(Courtesy of Dan Lehr at NewsChannel 9 in Chattanooga; I actually knew this little factoid, but earlier today Dan–one of my dearest friends from college–tweeted it and I remembered it again and how odd and interesting this really is and decided to share.)
John Tyler was born in 1790, a little more than a year after the United States became the United States by ratifying the Constitution. Tyler grew up in Virginia as a member of a proud family who could trace lineage back to the colony at Williamsburg. One of the heroes of the War of 1812, William Henry Harrison, selected Tyler to be his running mate, and won the election of 1840. When President Harrison died shortly after taking office in 1841, Tyler became the 10th President of the United States. He wasn’t really much of a President. The major accomplishment of his career in the White House was annexing the state of Texas to the union–which is why there’s a city in Big Tex called Tyler. His second year in office, the First Lady, Letitia Tyler, died of complications after having suffered a stroke years earlier. President Tyler ended up taking a second wife after leaving office. He was 56 by then. She was 26. Good on him. With his second wife, Julia, John Tyler had 7 more children very late in life.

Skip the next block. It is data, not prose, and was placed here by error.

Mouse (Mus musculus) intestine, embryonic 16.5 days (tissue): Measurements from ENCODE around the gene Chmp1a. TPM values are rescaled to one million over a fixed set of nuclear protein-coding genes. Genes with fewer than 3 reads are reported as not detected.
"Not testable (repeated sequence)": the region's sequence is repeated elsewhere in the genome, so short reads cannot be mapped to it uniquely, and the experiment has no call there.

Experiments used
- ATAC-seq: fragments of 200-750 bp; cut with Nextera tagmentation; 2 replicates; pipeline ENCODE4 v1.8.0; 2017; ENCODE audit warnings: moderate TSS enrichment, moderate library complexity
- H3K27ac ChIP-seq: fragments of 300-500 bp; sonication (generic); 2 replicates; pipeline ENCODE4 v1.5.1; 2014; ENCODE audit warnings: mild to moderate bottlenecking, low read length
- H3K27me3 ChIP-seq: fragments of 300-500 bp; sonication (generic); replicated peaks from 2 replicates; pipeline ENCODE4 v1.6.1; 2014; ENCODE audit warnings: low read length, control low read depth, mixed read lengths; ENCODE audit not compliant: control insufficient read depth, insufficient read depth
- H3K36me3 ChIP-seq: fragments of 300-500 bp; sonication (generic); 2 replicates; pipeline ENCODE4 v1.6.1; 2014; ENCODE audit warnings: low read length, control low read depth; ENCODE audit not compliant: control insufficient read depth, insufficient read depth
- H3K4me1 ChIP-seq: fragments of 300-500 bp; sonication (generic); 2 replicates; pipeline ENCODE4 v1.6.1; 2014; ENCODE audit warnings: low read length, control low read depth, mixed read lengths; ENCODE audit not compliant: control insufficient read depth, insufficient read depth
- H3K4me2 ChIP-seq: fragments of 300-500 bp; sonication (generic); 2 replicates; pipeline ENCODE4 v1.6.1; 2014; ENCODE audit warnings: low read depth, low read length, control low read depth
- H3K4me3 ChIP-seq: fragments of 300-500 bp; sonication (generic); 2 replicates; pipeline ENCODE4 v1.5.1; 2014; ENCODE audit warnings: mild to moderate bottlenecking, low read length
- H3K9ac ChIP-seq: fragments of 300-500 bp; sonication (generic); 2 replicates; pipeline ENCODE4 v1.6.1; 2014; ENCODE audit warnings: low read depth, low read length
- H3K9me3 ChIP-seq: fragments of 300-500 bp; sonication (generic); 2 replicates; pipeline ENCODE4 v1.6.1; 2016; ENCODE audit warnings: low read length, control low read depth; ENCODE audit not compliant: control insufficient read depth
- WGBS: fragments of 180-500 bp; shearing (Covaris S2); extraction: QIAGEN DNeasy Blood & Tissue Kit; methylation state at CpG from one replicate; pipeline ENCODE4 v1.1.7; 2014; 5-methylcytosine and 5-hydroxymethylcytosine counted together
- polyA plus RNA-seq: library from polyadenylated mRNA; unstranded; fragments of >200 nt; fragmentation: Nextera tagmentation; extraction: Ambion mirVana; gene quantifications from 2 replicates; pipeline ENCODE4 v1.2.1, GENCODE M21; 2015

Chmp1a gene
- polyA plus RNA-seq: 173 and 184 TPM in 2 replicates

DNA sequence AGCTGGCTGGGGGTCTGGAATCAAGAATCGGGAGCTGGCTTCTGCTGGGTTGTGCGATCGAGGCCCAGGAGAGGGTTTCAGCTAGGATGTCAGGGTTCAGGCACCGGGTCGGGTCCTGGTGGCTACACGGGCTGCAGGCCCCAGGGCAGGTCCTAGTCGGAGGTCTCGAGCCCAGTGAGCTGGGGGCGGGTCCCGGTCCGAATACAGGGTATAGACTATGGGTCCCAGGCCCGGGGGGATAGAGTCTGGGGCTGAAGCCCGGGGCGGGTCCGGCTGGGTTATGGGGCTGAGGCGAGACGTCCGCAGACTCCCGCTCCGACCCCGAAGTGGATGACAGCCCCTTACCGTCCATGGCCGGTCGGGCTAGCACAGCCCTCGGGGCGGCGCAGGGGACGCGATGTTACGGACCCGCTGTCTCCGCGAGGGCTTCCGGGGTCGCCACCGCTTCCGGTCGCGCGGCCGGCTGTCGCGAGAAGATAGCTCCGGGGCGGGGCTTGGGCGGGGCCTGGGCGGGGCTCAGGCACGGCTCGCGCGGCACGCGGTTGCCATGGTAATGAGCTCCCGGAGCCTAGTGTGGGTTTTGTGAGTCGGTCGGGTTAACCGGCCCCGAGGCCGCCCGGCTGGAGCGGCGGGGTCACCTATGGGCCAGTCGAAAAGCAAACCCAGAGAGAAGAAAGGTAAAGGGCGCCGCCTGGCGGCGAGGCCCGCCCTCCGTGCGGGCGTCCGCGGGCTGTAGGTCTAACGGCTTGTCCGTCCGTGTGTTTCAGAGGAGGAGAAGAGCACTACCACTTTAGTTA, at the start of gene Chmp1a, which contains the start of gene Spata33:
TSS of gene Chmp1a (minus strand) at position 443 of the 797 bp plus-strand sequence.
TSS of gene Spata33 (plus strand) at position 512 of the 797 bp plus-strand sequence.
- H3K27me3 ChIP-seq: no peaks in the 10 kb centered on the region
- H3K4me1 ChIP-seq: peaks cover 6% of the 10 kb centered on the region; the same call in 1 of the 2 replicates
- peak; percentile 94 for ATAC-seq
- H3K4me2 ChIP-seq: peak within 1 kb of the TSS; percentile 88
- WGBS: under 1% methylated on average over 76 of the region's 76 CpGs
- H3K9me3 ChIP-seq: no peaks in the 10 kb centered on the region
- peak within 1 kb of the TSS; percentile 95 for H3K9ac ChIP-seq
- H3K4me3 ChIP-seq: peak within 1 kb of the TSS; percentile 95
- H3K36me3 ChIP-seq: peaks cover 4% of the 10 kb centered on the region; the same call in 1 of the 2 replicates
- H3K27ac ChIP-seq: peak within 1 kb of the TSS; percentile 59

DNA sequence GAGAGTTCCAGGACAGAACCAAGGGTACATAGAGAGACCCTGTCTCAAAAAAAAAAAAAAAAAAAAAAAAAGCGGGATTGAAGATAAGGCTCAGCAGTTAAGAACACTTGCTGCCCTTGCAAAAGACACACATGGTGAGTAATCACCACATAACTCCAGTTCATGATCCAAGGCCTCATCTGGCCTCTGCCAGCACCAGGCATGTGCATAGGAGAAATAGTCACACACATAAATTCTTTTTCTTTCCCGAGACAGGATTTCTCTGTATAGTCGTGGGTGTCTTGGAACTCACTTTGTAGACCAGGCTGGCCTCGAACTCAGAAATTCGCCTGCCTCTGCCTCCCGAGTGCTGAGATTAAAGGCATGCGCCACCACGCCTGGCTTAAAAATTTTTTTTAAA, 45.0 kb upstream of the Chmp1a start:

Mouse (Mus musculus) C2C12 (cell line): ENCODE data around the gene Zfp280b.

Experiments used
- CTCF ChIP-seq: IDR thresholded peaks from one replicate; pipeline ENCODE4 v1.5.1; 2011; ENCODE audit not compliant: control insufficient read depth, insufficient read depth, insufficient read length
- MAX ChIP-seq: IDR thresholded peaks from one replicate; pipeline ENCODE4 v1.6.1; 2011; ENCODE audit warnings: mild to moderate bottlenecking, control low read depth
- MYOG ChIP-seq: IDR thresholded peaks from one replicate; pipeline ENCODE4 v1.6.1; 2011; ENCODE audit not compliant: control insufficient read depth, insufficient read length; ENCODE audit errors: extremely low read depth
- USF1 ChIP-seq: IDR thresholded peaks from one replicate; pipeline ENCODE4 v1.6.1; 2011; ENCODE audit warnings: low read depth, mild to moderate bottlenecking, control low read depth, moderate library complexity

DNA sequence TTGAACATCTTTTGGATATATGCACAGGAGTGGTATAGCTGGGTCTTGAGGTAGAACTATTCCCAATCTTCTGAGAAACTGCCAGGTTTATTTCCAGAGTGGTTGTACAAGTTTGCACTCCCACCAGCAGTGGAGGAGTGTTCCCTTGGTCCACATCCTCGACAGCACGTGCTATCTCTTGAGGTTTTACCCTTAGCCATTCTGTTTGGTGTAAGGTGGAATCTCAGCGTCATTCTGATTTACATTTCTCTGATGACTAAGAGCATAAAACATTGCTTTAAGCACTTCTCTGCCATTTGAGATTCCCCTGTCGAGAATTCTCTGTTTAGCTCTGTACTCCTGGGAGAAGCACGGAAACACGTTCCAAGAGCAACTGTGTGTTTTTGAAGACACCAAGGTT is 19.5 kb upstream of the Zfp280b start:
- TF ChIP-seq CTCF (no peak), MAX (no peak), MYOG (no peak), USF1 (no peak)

Wacky factoid, coming up. Really. Promise.
One of his sons was a fellow named Lyon Tyler, who was born in 1853, when his father was 63 years old. Lyon Tyler had a personal life very similar to his father’s. Lyon’s first wife, Anne, passed away in 1921. Lyon Tyler was 69 years old. He married a much younger woman and had three children with her, including Lyon Jr. and Harrison Tyler, born in 1924 and 1928 respectively. (For his part, Lyon Senior lived to be 82 years old, passing away in 1835.)
Lyon Tyler, Jr. and Harrison Tyler are both still very much alive. They’re the grandsons of the 10th President of the United States, who was born in 1790.